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The Surf Club Now Belongs to Toms River: What Comes Next?

The final demolition of Joey Harrison's Surf Club, Ortley Beach, N.J., Dec. 7, 2021. (Photo: Daniel Nee)

The final demolition of Joey Harrison’s Surf Club, Ortley Beach, N.J., Dec. 7, 2021. (Photo: Daniel Nee)

Toms River officials delivered on their pledge to bring the former Joey Harrison’s Surf Club property under public ownership by the end of 2021. And now that the new year is upon us, the focus of both officials and residents has turned to the future of the oceanfront site.

There is no formal architectural rendering for what will ultimately be proposed to the state Department of Environmental Protection for approval, but Toms River officials have drawn up sketches and have begun engaging with their counterparts in Trenton to develop a plan that will preserve the natural space of the site while adding some amenities to increase beach access. Any plan will require Trenton’s approval since the vast majority of the funding for the $7.3 million acquisition came from the state’s Blue Acres program, which utilizes state dollars to purchase flood-prone properties in order to prevent future commercial or residential development.

Mayor Maurice “Mo” Hill told Shorebeat that the current plans for the site include taking up the pavement and rubble in the former nightclub’s parking lot across from the beach entrance. That lot will be open to the public for beach parking.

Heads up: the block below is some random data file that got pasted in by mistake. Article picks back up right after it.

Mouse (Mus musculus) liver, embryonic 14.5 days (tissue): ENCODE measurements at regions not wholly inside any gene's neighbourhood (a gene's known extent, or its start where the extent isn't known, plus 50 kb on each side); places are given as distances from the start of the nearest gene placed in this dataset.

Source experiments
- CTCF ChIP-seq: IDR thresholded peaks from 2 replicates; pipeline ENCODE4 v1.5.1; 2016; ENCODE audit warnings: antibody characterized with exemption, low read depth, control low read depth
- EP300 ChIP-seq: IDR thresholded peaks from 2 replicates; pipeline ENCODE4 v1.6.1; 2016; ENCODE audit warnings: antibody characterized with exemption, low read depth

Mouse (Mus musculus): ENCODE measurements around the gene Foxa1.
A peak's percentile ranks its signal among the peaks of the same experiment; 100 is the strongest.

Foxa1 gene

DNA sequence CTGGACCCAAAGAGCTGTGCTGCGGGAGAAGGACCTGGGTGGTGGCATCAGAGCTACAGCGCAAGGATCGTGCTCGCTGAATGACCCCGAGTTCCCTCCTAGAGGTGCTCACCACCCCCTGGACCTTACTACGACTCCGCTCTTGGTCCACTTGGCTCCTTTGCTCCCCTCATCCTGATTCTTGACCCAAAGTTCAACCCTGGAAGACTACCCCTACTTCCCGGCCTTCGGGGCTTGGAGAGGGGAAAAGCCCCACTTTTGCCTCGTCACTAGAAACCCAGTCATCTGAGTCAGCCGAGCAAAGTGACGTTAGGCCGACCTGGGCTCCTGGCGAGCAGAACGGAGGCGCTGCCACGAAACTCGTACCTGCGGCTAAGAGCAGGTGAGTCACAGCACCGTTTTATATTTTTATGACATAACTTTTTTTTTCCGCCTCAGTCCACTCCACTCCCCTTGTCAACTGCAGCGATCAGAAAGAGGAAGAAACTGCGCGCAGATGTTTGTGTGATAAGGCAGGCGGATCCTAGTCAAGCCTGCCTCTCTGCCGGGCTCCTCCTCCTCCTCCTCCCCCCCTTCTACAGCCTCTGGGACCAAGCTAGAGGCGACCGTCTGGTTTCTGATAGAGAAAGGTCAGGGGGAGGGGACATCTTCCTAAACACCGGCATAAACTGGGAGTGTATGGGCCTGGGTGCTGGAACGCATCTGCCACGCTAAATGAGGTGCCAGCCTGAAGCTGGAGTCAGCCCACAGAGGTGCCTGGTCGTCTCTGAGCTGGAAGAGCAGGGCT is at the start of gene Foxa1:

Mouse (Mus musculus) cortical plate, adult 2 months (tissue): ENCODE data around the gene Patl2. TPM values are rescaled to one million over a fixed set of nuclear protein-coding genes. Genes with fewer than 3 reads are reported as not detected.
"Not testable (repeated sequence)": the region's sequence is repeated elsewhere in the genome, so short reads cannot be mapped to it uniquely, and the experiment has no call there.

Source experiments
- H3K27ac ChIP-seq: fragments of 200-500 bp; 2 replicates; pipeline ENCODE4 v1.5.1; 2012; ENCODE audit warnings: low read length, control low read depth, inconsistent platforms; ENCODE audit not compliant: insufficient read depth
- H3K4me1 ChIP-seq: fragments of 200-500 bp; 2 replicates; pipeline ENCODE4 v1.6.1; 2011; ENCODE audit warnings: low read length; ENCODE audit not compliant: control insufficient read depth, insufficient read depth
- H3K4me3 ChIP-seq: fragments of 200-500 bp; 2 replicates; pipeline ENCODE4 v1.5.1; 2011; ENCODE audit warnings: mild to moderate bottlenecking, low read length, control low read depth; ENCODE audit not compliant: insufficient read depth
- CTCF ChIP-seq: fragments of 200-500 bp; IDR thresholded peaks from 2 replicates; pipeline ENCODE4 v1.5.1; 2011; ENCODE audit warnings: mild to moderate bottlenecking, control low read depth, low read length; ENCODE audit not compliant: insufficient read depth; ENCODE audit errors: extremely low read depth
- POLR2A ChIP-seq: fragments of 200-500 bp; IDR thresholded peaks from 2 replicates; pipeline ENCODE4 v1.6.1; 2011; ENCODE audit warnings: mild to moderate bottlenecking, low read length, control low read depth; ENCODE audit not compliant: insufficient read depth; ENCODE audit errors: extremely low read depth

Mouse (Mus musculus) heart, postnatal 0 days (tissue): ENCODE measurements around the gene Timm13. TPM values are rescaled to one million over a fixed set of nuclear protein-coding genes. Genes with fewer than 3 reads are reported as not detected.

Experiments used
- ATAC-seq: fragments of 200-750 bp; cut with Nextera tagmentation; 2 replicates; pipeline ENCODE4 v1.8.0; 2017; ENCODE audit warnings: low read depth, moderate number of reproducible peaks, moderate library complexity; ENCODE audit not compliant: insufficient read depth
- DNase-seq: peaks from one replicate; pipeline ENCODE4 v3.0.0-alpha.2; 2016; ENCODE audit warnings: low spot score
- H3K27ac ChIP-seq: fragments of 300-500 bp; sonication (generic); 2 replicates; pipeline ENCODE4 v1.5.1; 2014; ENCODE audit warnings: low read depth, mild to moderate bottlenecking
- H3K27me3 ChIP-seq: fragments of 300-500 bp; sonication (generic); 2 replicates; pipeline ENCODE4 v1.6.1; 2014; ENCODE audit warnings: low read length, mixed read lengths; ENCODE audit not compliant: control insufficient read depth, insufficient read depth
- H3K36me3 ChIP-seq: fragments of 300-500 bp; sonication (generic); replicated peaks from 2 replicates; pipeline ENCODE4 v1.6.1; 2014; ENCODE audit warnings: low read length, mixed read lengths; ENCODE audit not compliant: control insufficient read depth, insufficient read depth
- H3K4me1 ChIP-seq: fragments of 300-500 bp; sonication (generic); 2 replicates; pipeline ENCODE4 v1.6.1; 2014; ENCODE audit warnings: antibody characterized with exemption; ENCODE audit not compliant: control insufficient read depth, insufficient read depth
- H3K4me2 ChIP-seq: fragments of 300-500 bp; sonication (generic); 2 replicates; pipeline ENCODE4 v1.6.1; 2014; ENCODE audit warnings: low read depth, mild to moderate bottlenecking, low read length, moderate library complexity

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“The parking lot will have a clamshell surface – the state didn’t want it paved – and it will be similar to the lot of the old First Aid station in Ortley Beach,” said Hill.

The primary amenity slated to be added to the site is an extended boardwalk. Ortley Beach’s boardwalk currently exists in two portions, separated by two condominium complexes – the Golden Gull and another that was located directly beside the Surf Club. The gap causes the boardwalk to break up between roughly 7th and 5th avenues. The boardwalk will not be able to be fully re-connected since the condominium properties are privately-owned, however there are plans to extend the southern portion of the boardwalk into the area where the Surf Club stood.

“The plan is to make it elevated – with a gradual elevation – so people can see over the dunes,” explained Hill. “Then there will be chairs there, and it will be wider. The boardwalk will end before the condos start.”

As currently envisioned, the new boardwalk will connect to, and complement, the existing boardwalk and be more accessible.

“It’ll balloon out a bit, like a wider portion of the boardwalk,” said Hill. “And it will have a pitch that will be [Americans With Disabilities Act] compliant so everyone can get up there.”

A small gazebo is also under consideration, however it would be up to the state whether that would be allowed. Some officials had inquired about installing some playground equipment near the beach, but the DEP rejected that option.

“The DEP wants to keep it fairly open, and they wanted us to keep it simple,” said Hill.

Toms River still needs to complete some administrative paperwork with Ocean County and receive a final determination from the DEP as to what will be allowed on the former Surf Club property. Then, funding must be identified and bids prepared before work can begin. Given the number of steps in the process, there is not yet a formal timeline for when work might be completed.

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